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” I dearly love the state of Texas, but I consider that a harmless perversion on my part, and discuss it only with consenting adults.” – Molly Ivins

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Make that select parts of Texas: San Antonio was as great this year as Austin was last year.  The class went stupendously well. People were working like mad things all over the studios (so true that I never got everyone into one photo) and the Sparks were flying! The class (and the, well, rave anonymous course evaluations – thanks, folks!) left me with a great deal to contemplate regarding the differences between short, intense teaching experiences as opposed to long involved mentorships.  (Well, I will when things slow down to a contemplative pace.)

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I stayed with folks whose company I truly find a great deal of pleasure in, and it was wonderful to hang out again: easy and enjoyable.  Another friend drove down from Austin on Sunday night, and in a short space of time, amid laughter, fine Tex-Mex and storytelling, we hatched some stirring plans. Something I’ve been wanting to do for a long while will soon become a reality, with a brilliant twist, thanks to Judy’s idea. I’m excited!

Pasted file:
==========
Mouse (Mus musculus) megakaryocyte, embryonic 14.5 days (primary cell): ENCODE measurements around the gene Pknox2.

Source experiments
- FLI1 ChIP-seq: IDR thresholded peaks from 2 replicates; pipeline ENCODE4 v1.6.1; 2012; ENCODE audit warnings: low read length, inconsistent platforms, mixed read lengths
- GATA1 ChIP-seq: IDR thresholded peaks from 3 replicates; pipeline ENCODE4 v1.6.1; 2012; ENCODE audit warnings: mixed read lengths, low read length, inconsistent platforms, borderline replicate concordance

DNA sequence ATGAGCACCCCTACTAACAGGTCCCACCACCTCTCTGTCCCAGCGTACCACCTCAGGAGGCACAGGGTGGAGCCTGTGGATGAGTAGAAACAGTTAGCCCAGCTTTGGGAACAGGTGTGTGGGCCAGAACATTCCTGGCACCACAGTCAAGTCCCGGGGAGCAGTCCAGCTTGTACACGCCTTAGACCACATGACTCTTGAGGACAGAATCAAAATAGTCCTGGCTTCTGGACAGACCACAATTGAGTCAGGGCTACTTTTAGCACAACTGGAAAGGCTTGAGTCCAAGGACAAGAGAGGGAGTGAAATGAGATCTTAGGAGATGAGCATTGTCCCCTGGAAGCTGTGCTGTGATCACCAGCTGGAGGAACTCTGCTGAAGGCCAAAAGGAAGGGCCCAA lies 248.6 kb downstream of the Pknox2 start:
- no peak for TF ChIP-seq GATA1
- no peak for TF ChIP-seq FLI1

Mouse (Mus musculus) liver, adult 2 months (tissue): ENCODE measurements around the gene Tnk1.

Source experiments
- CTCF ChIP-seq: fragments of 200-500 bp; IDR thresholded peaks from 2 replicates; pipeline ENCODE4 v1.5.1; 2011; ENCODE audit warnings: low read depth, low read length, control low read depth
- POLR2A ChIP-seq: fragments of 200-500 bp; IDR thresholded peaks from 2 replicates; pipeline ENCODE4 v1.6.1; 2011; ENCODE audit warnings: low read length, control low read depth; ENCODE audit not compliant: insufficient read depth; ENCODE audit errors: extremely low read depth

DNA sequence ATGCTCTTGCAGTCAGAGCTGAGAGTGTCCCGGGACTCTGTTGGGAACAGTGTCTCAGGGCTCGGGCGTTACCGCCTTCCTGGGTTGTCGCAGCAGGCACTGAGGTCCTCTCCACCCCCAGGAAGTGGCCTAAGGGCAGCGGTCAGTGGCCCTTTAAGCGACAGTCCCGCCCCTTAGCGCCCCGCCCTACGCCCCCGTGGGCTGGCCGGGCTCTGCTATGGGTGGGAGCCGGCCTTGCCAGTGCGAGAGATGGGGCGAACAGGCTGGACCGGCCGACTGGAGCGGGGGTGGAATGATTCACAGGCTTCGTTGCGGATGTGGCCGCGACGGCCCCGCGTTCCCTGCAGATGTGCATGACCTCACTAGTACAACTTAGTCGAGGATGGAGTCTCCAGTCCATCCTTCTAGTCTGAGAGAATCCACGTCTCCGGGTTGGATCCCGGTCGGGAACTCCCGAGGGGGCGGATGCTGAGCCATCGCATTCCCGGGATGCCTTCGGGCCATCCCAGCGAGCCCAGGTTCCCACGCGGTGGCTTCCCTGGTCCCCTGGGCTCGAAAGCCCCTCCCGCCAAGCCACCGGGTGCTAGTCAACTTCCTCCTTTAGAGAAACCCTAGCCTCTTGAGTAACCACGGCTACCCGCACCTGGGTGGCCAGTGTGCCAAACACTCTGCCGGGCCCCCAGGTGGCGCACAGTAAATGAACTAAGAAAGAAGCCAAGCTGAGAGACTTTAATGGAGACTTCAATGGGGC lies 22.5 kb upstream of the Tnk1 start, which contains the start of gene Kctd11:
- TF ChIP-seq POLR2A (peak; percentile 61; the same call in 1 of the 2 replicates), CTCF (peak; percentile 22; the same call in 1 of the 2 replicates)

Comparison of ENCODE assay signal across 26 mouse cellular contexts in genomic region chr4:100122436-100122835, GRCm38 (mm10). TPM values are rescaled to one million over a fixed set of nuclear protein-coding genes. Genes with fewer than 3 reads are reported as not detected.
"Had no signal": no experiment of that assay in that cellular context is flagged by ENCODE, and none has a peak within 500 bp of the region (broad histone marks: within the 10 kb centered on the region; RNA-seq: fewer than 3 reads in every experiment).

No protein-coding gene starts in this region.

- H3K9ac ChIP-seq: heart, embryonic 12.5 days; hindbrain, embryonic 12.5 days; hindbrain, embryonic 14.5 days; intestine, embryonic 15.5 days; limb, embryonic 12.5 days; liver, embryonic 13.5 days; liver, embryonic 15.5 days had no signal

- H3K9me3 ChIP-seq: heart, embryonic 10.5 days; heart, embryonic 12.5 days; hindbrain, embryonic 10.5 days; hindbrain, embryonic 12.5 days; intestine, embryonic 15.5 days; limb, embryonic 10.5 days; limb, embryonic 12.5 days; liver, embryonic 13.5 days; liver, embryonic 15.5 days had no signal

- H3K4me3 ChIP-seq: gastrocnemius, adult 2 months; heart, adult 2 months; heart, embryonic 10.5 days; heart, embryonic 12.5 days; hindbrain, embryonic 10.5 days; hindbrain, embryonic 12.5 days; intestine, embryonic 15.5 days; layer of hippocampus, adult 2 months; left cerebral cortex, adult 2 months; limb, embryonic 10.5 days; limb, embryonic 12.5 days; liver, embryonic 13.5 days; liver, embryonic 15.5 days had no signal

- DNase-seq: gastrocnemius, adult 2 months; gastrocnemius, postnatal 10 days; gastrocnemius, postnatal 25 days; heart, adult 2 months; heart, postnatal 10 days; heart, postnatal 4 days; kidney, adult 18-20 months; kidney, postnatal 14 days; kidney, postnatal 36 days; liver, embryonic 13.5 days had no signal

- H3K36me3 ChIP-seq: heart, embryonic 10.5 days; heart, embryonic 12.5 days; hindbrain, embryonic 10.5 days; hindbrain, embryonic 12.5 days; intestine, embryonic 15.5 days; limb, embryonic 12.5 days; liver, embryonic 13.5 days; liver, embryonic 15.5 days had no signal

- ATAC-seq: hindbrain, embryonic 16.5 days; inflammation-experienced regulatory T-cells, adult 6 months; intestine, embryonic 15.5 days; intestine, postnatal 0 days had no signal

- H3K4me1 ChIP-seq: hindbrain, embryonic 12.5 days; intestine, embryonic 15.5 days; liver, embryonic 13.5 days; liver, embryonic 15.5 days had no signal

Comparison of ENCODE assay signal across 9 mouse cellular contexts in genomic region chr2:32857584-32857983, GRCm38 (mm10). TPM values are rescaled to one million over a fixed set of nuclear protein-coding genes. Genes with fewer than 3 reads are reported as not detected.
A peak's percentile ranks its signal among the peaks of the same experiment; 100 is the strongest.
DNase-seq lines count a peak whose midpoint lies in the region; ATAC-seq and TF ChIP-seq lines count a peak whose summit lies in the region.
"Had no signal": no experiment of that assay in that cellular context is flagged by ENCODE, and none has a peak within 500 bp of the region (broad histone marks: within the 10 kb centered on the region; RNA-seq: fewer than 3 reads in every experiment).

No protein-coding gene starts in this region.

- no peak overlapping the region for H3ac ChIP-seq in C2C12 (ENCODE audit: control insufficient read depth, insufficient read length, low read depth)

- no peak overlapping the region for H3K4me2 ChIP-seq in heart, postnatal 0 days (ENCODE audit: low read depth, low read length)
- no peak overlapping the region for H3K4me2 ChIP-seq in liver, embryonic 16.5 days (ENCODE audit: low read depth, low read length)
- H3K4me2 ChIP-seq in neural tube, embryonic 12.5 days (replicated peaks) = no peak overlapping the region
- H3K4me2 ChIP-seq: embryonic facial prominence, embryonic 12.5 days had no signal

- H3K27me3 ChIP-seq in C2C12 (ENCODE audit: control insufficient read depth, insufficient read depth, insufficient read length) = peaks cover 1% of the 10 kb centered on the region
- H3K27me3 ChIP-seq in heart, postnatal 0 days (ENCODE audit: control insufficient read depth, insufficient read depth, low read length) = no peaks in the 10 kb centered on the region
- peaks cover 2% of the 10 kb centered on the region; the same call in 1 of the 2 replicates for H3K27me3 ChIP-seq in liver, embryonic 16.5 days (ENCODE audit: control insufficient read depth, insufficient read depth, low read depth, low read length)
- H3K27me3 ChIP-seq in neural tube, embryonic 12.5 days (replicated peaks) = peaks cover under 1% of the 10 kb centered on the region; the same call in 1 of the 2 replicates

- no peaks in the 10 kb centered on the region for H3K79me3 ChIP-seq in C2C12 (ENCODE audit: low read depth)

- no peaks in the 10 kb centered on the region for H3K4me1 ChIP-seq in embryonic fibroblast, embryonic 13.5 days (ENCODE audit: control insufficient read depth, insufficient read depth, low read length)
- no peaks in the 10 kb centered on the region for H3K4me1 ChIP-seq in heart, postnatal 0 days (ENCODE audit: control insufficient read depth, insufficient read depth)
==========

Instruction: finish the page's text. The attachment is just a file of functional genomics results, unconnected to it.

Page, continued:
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They were full, busy days and I was happily tired each night. I didn’t have the time or inclination to cram in tourist-y stuff on top of it, but I did have an hour or two here and there just to observe all the amazingly odd things that grow in that part of Texas, which I love to do.  And every day, I got to pick and eat fresh Satsuma oranges from Beck’s laden front yard tree: sublime.  Monday, between packing up at the school studio and getting on the plane, I had a wee while to wander the San Antonio Riverwalk, which also felt like visiting an old friend. It’s one of the finest features of any city I’ve ever visited, and Beck helped clarify its appeal for me when she said, “It’s on such a human scale”.